Questioning accepted histories by the river
Review: People of the River, Grace Karskens, Allen and Unwin
There are two colonial names – Nepean and Hawkesbury – for the same river, called by Aboriginal people Dyarubbin. Perhaps this is symbolic of a disjointed colonial way of looking at things, and of the fact that there are two histories of the region, one flowing into the other, but the more recent one at risk of swamping the first.
Grace Karskens has written a remarkable, intensive book about this region – the extreme west of Sydney, the liminal area where outer suburbs yield to the Blue Mountains and the river acts as a border. Her history is rich with the voices of its protagonists and historical detail, and drills down, literally in the case of investigating the geology and archaeology of the river, covering farming, floods, culture, religion, Indigenous and colonial lives and their connections.
The book concentrates on the colonial era, the time of contact, English settlement, the pushing out of Indigenous people. When early colonists looked for suitable farmland (Sydney Cove was an unproductive, rocky landscape to European eyes) they found some at Parramatta and then on the Nepean, a rich alluvial plain, and gradually farms were taken up (on tribal lands). Aboriginal women had cultivated yams here, the ridiculously fertile soil produced bumper wheat and maize crops that fed Sydney. Periodic floods destroyed all but couldn’t wash away white settlement permanently.
Karskens is not afraid to question accepted histories, including those of historians and archaeologists who neatly separate the Indigenous and colonial eras, and that of Indigenous annihilation. Of course it was an invasion, with often catastrophic results, and this region was one of the first to witness ‘flashpoints’ of frontier violence, but she also shows how Aboriginal people intermingled, traded, adapted, hung on to tradition, survived.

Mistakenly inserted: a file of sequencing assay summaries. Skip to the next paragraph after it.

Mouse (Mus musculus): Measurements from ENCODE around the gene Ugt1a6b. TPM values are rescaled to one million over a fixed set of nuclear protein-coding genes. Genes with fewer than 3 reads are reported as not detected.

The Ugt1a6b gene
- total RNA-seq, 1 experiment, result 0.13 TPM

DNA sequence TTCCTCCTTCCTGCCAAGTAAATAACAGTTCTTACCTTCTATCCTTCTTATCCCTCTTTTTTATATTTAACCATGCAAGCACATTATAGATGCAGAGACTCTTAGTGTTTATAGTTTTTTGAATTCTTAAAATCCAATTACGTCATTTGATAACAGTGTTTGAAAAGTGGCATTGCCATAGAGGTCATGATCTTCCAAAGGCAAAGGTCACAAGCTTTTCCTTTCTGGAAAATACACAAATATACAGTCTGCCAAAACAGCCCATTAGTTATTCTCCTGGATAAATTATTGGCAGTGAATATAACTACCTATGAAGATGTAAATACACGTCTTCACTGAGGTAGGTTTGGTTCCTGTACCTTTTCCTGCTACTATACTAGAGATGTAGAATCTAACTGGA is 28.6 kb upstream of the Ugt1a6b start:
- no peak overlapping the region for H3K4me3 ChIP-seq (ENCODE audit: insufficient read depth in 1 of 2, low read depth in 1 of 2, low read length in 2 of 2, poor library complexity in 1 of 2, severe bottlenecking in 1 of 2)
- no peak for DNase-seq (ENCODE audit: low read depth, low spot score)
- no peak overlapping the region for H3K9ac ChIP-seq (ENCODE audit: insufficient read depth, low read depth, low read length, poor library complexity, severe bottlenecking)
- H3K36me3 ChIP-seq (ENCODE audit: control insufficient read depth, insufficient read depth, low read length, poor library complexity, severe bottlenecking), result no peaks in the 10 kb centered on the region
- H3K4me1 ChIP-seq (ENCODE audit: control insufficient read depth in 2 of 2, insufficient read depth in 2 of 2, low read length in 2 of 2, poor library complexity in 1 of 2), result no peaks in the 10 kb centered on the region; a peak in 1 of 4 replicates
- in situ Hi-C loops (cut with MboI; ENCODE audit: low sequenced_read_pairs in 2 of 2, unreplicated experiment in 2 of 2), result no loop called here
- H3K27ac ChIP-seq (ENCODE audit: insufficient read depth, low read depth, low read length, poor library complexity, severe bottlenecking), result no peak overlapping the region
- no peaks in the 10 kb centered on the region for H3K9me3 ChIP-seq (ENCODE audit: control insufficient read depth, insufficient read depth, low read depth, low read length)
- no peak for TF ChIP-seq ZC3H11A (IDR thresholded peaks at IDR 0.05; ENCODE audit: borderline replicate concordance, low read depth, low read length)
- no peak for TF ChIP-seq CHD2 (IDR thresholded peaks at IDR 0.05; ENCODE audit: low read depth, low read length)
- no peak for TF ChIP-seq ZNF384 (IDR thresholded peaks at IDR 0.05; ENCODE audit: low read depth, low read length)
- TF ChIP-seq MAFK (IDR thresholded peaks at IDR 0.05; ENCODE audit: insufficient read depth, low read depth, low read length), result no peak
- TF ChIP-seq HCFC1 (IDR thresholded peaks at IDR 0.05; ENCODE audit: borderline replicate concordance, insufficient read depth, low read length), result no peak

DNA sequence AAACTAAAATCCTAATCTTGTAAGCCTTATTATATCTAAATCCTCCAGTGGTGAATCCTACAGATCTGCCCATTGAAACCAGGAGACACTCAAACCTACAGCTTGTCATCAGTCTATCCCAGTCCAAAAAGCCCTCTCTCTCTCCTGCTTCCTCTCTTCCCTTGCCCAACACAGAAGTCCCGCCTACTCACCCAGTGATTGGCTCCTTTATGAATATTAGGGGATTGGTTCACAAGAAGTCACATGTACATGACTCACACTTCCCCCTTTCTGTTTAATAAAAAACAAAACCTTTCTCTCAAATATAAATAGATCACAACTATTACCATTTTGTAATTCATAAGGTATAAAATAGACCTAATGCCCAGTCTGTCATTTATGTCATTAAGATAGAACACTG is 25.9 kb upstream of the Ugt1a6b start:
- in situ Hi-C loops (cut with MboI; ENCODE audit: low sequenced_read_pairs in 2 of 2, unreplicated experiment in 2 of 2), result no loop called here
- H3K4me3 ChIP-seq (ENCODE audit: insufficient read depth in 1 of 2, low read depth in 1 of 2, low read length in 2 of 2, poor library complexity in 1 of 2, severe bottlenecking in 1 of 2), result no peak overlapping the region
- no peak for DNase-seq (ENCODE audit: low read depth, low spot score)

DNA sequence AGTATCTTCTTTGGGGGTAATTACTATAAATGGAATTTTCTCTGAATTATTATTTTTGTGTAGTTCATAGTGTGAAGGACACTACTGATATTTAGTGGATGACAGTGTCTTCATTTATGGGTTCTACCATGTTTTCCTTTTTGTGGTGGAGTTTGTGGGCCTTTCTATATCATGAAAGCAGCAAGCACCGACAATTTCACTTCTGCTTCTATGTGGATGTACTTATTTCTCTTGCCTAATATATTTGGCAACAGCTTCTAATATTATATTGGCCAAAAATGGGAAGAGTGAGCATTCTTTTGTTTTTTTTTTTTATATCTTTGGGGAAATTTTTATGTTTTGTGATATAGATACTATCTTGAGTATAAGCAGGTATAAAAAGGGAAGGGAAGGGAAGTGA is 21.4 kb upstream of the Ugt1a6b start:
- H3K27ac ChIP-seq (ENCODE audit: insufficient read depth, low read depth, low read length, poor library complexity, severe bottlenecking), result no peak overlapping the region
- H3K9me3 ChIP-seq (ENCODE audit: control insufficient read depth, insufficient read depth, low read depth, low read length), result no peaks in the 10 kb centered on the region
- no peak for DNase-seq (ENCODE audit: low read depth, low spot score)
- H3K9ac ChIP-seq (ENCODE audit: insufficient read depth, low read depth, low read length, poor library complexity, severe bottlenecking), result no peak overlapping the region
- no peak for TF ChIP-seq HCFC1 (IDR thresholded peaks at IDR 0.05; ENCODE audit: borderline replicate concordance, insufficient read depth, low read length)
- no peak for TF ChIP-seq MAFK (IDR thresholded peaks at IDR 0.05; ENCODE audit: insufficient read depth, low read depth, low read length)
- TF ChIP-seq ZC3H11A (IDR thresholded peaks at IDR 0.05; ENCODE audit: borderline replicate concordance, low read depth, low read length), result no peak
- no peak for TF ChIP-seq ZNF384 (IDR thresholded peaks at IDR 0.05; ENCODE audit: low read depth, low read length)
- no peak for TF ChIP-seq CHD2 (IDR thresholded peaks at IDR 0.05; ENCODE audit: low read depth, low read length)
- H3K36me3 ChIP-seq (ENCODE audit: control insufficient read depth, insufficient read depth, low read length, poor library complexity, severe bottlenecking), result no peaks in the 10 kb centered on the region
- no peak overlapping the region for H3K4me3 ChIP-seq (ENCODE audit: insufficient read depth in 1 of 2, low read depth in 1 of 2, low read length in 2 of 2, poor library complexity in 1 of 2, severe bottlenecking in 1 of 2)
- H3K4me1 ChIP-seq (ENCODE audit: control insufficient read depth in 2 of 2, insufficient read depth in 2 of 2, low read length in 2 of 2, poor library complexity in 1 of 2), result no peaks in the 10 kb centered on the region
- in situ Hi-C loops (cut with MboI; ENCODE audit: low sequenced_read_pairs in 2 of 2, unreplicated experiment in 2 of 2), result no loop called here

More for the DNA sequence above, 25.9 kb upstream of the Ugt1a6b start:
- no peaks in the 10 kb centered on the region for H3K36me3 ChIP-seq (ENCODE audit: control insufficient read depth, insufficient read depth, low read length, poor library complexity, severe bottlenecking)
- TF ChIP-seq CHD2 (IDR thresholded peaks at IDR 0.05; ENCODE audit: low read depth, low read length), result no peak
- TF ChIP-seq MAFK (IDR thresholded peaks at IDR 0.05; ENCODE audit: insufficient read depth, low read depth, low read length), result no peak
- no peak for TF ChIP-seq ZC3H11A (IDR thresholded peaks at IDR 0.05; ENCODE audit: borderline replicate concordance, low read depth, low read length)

This is not to minimise the fact that there were antagonisms and violence, to do with different concepts of land and ownership, cultural clashes, kidnappings and reprisals, duplicity and greed. But not always. Colonial authorities and locals alike accepted co-ownership, if that is the right word. In hindsight there is a sad inevitability, as there was in the US, in the creep of takeover of land by whites. As in the US, there was an assumption the natives would just have to become civilised.
Against the stereotype of the Sydney colony as merely a harsh penal settlement, Karskens argues it was always envisaged as also a new colony for farmers. And just as she argues against the stereotype of noble but backward Aborigines as passive victims, she argues against the image of fearful and ignorant English pining for green and pleasant England. In reality, many settlers grew to love their new land, adjusted practices and innovated, and appreciated Indigenous attitudes and abilities. The first settlers didn’t chop down all the trees but had small plots and let their animals into the bush, which was seen as common land (as in the older, pre-enclosure British tradition). She says settlers lived not unlike Aboriginal people – foraging, hunting, fishing, cultivating, building homes of bark and timber that could be easily replaced after fire or flood.
The image of small landholders as yokels often comes, Karskens says, from rich landholders who used any excuse to squeeze out the little guy, but who were restricted by authorities who wanted to avoid the American experience of a frontier of lawless land-grabbing.
Karskens, like Meredith Lake in her book The Bible in Australia, notes that convict settlers were far from irreligious, attested to by the frequency of old churches in the region (including the oldest in Australia). Settlers were church-goers, if fairly casual, Bible stories guided the way they saw the land, and Christian rituals ordered their lives. Her assessment of Christianity as a destroyer of Indigenous culture may be a simplification, but it is true that much of this overlaid the spirituality and sacred places of Indigenous people, the records of which, in rock art and other sites, are scattered richly throughout the Dyarubbin region, attesting to the depth of pre-colonial Australia.
Nick Mattiske blogs on books at coburgreviewofbooks.wordpress.com
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